Como's Cathedral

Almost four hundred years were used by the Como masters to build the Cathedral, started in 1396, whose facade is still one of the most notable examples of late Gothic northern Italy. Built to replace a previous structure, still dedicated to Santa Maria Assunta, the works for its construction ended in the first half of the eighteenth century with the construction of the dome designed by Filippo Juvarra. Of great interest is the frontage executed between 1455 and 1486 and enriched with sculptural decorations.


Palazzo Broletto

Medieval palace, head office of municipal institutions.

A testimony of medieval times, with subsequent Gothic additions, the Broletto is the head office of the municipal institutions starting from the XIII century. A palace tower with a bell was used to recall public meetings. The Broletto is located in the "religious" area of the city, between the Cathedral and the Bishopric. Now used for events and as an exhibition venue, it still retains all the charm of the era of his construction.


Alessandro Volta's temple

This building is a neoclassical temple built on the lakefront, it celebrates the figure and work of the great physicist from Como Alessandro Volta. The museum was erected for the first centenary of the death of Volta (1927) to host the scientific instruments that belonged to him.

Many of these are original, others are reconstructions of those that were destroyed by a fire in 1899  during the International Electricity Exhibition. The main body of the mausoleum surmounted by a hemispherical dome is preceded by a large pronaos with the statues of the Faith and of Science. The interior is divided into two floors. In the central room of the ground floor you can find the appliances, machines and devices used by the illustrious scientist for physics and electrology experiments, and for the study of gases and their properties. The lodge on the first floor exhibits letters, publications, portraits of the scientist, politician and professor Alessandro Volta, and the honors awarded to him during his life and after his death.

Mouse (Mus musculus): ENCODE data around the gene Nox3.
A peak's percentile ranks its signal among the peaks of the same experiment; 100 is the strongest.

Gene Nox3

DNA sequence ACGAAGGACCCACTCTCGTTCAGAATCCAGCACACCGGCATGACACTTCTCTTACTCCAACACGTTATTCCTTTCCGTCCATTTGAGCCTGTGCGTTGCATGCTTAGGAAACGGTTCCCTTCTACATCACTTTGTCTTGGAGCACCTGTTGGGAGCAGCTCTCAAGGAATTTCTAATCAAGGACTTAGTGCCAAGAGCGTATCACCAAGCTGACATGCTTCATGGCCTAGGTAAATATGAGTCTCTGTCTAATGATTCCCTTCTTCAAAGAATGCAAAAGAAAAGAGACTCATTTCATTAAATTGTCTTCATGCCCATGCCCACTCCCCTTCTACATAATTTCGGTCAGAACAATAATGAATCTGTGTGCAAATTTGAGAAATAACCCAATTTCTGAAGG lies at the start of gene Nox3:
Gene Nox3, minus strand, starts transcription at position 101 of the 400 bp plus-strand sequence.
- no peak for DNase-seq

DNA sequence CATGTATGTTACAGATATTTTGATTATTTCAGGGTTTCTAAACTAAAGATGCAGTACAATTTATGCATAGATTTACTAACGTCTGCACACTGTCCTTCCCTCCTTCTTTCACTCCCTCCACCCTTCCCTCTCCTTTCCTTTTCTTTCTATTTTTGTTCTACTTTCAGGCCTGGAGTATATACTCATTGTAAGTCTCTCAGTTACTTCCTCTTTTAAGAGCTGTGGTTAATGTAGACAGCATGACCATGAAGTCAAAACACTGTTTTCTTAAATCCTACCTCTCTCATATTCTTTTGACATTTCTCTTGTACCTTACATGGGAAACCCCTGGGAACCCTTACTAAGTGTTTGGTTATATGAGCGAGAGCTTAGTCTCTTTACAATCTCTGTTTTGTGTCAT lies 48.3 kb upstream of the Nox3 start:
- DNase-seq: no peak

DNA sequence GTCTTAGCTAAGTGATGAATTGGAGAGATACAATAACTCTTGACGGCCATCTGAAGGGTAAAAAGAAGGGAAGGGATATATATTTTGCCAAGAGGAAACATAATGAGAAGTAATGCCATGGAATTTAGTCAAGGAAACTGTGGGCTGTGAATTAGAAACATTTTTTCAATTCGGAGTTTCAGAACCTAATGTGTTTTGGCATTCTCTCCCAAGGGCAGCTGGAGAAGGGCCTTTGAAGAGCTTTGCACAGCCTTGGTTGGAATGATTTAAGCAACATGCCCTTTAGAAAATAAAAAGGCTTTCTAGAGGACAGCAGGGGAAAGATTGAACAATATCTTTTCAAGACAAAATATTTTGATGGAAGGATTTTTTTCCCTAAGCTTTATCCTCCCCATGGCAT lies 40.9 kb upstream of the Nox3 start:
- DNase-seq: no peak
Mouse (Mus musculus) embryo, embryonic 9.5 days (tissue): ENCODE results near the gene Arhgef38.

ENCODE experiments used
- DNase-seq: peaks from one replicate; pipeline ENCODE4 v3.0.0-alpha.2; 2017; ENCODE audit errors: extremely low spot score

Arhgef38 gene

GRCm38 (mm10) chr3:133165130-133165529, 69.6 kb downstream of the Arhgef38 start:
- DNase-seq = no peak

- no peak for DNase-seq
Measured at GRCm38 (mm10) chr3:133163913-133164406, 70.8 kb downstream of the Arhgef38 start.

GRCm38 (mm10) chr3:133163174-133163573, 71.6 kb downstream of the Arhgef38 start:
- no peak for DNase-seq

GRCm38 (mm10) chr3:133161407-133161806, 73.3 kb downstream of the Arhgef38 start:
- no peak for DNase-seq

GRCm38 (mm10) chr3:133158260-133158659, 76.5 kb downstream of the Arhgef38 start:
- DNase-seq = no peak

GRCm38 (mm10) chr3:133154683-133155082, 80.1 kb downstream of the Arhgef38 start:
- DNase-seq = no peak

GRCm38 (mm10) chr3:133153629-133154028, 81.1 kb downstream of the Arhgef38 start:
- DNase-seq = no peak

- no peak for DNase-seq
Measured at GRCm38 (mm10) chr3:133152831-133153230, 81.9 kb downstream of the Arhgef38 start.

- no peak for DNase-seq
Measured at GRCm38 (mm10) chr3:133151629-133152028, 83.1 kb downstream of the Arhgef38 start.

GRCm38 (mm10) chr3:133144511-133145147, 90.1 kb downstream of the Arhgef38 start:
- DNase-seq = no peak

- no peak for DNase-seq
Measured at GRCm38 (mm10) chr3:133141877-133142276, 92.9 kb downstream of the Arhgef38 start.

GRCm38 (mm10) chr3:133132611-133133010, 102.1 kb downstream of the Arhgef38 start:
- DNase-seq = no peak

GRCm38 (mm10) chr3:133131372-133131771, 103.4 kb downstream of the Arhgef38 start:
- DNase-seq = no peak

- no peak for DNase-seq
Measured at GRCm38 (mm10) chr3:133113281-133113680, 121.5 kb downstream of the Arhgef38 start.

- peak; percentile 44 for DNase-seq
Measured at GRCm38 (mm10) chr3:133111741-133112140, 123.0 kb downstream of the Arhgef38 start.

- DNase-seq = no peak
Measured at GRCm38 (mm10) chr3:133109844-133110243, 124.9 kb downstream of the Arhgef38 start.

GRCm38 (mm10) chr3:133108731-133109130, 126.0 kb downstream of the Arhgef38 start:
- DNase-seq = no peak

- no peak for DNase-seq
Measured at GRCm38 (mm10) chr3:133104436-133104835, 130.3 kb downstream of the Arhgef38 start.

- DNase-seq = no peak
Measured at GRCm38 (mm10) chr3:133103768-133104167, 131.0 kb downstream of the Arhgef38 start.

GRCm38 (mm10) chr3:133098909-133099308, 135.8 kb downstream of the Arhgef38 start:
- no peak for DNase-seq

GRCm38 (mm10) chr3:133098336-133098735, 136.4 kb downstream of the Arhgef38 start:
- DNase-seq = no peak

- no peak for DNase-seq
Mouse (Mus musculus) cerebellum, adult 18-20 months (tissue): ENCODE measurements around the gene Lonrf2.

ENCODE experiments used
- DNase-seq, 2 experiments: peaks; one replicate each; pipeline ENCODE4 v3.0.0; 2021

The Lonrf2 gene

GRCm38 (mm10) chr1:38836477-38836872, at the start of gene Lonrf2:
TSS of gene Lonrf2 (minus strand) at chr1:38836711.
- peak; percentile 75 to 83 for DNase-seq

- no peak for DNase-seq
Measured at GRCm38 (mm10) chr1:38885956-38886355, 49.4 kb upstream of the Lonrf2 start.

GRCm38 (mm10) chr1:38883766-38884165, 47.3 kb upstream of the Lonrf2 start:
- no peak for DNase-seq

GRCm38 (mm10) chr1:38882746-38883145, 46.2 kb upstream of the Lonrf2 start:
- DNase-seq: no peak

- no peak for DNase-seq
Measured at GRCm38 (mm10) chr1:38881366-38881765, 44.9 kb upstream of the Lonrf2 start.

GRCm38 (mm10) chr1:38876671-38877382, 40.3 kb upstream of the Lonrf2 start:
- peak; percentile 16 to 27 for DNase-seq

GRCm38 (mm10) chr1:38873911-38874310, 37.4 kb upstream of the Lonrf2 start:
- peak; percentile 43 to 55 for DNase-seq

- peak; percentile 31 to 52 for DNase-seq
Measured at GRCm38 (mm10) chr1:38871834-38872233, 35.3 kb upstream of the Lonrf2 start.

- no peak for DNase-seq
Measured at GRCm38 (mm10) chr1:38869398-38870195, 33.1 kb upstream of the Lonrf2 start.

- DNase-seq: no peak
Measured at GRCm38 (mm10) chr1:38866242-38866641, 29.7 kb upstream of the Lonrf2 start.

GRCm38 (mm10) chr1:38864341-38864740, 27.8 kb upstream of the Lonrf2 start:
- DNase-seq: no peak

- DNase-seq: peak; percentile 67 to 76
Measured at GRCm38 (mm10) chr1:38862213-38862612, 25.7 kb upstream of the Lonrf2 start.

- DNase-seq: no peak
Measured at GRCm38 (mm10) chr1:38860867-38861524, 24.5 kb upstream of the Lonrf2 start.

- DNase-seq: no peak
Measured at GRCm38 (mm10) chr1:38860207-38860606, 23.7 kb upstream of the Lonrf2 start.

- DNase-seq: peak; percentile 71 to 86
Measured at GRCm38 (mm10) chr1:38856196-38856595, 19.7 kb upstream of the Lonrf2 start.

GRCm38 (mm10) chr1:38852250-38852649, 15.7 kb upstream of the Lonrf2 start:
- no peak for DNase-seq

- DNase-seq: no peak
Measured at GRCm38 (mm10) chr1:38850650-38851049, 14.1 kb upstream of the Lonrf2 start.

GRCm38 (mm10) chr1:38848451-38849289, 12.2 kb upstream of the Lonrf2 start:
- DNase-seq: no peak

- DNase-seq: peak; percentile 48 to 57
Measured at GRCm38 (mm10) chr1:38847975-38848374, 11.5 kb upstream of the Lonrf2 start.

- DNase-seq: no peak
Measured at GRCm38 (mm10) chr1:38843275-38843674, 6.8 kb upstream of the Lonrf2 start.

Brunate is a hamlet of the city of Como, located on a hill behind the lake and reachable by funicular, from which you can admire a breathtaking view.

The section of the funicular, as well as for its natural purpose, in the early 1900s was used for many experiments aimed at the study of aerodynamics by Mario Calderara, inventor of the first Italian seaplane, and by the engineer Cosimo Canovetti. They brought down from Brunate to Como special trolleys with sails of different shapes and sizes to study their behavior and understand the aerodunamics laws.

In Como we find the "Aero Club Como", the oldest seaplane piloting school in the world, and these experiments testify to the commitment and passion of the Como people towards the discipline of flying.

The hill is home to splendid Art Nouveau villas, built between the end of the 19th century and the beginning of the 20th century for a wealthy bourgeoisie in search of affirmation.

In Brunate we also find the Volta Lighthouse (“Faro Voltiano”), built in 1927 by the engineer Gabriele Giussani to celebrate the centenary of the Alessandro Volta’s death. The spiral staircase of 143 steps, located inside, allows you to reach the pitch on the top, at 29 meters from the ground. From here you have a 360 degree view on the lake and the villages perched on the surrounding hillsides, and even the Alps and Monte Rosa.

You can return to Como on foot following two paths, the one that runs along the funicular and the one that passes through the Hermitage of San Donato, founded in the fifteenth century by the Benedictines.

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